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Dear Harvard Professors of All Disciplines,
We, members of the Global Health & AIDS Coalition, expect to see you at the March for Science on April 22 in Boston, New York, Washington, D.C, or any of the other march sites where you may find yourselves that day. We urge you to be there because we know―we have learned from you―that science is principled, health is political, and knowledge is powerful.
We hope that many of you will be in attendance on Saturday, and we are proud to hear that President Drew Faust and Professor Naomi Oreskes will be speaking at the Harvard rally on the morning of the March. For those considering staying home, we hope to persuade you otherwise.
At Harvard, we have had the privilege of learning from professors like Pardis Sabeti, whose pioneering work in computational genetics revealed the mode of transmission of the Ebola virus, and Institute of Politics fellows like Peter Staley, who left his job on Wall Street to lead ACT UP’s efforts to make early treatment accessible to HIV-positive individuals. We know that scientific progress―and the translation of that progress into the lives of everyday people―comes from determined individuals.
We do not write only to professors of the natural sciences, because a threat to any science is a threat to truth and the fundamental processes of research and knowledge dissemination. In this way, the issues that the March for Science attempts to address are issues that should stir academic professionals across every discipline.
Leaders at Harvard taught us to recognize our collective power in guiding the scientific agenda. As young HIV/AIDS activists who learned from those who came before us, we know the power of science and the danger of silence. After governmental neglect during the critical first years of the outbreak, HIV/AIDS became the widespread epidemic we witnessed in the United States in the 1980s and 1990s, and the global pandemic we continue to see threatening the world’s most vulnerable populations today. The war waged on science in 2017 not only challenges existing research, but also prevents further investigation into issues that are deliberately neglected because of their political contention. By removing any mention of climate change from the White House website, this administration proved its willingness to eliminate important issues from the executive agenda. Moreover, cuts to public broadcasting funding threaten access to informative and educational media programming, destabilizing the foundation of knowledge communication in our country.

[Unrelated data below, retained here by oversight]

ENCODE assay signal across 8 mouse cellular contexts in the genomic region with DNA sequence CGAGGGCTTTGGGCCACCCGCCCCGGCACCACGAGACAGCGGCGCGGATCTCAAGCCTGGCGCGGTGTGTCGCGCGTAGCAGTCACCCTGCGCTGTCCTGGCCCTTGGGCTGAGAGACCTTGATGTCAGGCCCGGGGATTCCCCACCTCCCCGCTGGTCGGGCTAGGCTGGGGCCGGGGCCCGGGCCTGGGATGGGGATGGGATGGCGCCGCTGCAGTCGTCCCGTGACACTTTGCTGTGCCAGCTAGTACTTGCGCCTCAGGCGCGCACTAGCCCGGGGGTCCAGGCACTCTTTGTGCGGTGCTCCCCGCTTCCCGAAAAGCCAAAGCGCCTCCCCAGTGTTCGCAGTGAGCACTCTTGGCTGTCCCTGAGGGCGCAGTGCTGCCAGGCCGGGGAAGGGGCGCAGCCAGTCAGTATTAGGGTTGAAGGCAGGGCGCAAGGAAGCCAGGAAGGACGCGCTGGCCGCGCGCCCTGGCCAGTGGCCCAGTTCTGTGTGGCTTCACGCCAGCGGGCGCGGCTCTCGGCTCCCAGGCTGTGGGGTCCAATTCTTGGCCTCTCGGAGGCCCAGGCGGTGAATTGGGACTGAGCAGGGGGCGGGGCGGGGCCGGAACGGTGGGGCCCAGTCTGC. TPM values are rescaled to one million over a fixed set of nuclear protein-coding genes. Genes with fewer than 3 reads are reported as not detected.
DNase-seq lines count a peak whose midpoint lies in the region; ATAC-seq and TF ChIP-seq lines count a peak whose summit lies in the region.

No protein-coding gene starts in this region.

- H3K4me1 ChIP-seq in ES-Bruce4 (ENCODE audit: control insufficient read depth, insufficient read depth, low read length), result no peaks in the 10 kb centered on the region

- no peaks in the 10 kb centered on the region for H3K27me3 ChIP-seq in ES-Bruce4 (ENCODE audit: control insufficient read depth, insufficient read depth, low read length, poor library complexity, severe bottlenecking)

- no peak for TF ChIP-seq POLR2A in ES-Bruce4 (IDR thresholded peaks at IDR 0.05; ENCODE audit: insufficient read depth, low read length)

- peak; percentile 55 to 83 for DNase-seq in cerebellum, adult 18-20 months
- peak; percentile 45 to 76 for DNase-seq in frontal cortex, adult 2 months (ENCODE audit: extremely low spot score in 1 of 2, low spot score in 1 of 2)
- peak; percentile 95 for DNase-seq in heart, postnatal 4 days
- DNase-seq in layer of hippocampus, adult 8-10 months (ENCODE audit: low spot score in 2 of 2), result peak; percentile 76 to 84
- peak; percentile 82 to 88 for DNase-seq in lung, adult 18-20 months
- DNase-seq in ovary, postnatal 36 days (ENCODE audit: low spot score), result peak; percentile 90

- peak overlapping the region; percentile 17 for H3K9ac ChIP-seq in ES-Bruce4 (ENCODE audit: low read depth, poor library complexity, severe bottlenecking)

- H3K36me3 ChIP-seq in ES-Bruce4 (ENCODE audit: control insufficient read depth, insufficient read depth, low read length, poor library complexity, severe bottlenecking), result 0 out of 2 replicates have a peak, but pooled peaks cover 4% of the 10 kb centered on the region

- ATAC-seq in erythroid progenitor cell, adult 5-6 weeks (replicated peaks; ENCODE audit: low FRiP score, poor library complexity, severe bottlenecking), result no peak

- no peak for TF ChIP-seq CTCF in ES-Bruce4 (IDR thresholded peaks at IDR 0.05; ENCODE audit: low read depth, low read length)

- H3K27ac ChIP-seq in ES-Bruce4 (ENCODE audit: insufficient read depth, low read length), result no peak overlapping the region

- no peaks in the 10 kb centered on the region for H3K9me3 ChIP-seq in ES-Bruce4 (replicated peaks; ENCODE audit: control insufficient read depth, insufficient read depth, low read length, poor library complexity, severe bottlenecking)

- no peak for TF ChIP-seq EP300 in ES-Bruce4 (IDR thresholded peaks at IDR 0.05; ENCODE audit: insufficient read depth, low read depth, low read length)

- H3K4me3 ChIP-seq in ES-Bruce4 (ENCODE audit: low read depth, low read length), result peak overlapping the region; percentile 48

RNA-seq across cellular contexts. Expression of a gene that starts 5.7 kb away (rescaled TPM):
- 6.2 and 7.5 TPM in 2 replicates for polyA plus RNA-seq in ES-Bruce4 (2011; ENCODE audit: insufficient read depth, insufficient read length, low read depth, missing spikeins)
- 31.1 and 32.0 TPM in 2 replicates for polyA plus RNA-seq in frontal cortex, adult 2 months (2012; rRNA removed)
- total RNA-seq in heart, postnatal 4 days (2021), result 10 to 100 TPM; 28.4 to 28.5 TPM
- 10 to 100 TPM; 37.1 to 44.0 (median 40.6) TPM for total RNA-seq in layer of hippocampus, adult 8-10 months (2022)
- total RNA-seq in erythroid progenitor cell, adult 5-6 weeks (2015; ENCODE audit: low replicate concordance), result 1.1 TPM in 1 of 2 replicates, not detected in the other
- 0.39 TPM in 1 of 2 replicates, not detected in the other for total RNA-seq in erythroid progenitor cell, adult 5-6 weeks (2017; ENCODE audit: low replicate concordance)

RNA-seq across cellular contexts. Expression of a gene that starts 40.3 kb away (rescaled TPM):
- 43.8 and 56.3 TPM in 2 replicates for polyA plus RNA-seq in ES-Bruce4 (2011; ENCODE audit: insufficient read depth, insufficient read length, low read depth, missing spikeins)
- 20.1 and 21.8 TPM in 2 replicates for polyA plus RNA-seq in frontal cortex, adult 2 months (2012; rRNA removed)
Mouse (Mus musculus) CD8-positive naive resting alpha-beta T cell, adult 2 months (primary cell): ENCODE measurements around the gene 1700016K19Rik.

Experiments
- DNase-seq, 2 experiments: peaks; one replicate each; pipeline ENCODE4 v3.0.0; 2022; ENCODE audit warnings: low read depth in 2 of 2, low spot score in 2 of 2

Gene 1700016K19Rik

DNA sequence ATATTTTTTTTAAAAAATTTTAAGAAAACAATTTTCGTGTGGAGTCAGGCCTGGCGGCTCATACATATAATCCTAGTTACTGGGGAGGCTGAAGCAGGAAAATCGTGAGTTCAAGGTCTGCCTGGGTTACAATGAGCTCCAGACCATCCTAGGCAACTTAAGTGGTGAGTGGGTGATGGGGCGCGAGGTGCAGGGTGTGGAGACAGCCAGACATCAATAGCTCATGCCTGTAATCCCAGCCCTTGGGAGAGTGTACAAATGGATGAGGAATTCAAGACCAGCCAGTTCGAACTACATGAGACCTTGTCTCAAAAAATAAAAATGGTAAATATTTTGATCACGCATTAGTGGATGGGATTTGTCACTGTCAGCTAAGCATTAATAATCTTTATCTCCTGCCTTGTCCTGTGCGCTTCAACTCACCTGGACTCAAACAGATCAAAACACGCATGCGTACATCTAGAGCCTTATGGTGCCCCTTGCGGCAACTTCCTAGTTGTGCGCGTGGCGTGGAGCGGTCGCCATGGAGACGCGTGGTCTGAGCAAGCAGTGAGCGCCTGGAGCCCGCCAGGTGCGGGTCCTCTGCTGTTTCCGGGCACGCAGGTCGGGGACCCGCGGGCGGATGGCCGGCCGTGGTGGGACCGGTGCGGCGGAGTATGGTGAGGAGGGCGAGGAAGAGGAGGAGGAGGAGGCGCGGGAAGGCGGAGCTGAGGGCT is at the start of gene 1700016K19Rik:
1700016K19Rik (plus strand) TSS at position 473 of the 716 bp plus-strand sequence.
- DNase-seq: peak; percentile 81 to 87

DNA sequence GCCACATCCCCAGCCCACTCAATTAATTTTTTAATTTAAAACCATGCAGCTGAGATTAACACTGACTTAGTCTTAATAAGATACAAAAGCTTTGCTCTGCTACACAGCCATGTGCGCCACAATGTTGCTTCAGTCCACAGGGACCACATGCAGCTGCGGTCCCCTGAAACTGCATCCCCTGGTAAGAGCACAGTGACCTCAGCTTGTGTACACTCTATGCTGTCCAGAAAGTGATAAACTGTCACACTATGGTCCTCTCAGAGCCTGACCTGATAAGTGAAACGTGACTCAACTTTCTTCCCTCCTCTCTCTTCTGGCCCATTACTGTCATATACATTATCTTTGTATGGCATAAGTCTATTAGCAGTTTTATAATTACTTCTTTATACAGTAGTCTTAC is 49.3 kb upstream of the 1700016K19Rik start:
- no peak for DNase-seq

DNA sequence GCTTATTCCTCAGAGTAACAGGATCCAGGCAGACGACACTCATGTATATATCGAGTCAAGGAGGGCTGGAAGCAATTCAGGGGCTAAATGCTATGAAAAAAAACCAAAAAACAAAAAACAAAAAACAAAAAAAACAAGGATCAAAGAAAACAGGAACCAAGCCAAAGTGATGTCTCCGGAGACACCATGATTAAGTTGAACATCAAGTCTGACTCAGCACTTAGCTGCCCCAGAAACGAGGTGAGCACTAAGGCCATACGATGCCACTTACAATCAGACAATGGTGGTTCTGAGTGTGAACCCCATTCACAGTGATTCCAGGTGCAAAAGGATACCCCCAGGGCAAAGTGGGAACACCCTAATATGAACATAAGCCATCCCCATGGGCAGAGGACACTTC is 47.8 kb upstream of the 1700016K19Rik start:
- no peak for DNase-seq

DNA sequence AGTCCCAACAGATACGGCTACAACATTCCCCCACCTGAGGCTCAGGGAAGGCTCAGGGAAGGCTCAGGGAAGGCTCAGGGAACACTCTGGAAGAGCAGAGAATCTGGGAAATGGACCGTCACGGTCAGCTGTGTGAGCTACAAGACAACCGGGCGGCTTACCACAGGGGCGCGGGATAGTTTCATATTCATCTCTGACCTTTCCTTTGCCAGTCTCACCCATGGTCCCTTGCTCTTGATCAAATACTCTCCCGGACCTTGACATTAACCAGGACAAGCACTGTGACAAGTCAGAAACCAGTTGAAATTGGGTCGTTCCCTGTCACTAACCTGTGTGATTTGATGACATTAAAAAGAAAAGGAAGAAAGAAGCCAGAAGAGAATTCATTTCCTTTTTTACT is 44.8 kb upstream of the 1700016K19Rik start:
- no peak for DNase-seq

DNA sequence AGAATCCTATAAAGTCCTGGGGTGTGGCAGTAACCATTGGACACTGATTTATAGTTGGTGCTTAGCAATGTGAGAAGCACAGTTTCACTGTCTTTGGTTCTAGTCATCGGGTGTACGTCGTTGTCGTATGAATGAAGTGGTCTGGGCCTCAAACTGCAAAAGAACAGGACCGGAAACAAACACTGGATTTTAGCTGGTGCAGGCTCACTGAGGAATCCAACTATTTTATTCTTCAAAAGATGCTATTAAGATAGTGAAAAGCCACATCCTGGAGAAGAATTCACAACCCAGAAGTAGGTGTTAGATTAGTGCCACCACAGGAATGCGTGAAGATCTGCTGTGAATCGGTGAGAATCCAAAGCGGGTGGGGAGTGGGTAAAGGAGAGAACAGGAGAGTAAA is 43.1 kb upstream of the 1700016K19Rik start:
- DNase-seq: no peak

Now is an important moment to stand up, as we know many you have stood up in the past. Each year, Harvard affiliates join the Global Health & AIDS Coalition as we host a World AIDS Day Vigil on the steps of Memorial Church. Each guest speaks to their experiences with the HIV/AIDS movement; some celebrate how far we have come in halting the epidemic, and others remember the loved ones they have lost. Everyone acknowledges that we have the biomedical tools to end the epidemic, and laments the lack of political will to do so. The March for Science is an outstanding opportunity for students and faculty to come together in this way, to support the progress we have made, and to envision the discoveries we have yet to make. As students we are looking to our professors, many of whom have devoted their entire lives to science, as our best leaders in this moment to galvanize the opposition to scientific denialism.
Science is only as good as the people who sustain it. Just as there are ways to see scientific work that has alleviated human suffering and opened new ways of interacting in the world, there are also histories of racism, sexism, and unethical experimentation; many groups remain underrepresented in the production of science. This is why we ask that our world-renowned professors who perform rigorous, discipline-defining research do not shy away from this moment for fear of controversy. We need your intellectual might and your passion for progress too much. Our institution has made some of the biggest advances in scientific history, so let us use this academic prestige for good.
We hope that professors are similarly engaging with the many other social and political issues that impact members of our Harvard community everyday. As health activists and aspiring health professionals, publicly communicated science is the subject we feel most qualified to directly urge our academic community to support. We need to see you, Harvard professors, alongside your students, proudly affirming the people, places, and policies that enabled you to become thought leaders.
Katie L. Blanton ’18 and Shayla B. Partridge ’18 are History and Science concentrators in Leverett House. Evan MacKay ’19 is a joint Statistics and Sociology concentrator in Currier House. All three are organizing members of the Harvard College Global Health & AIDS Coalition.
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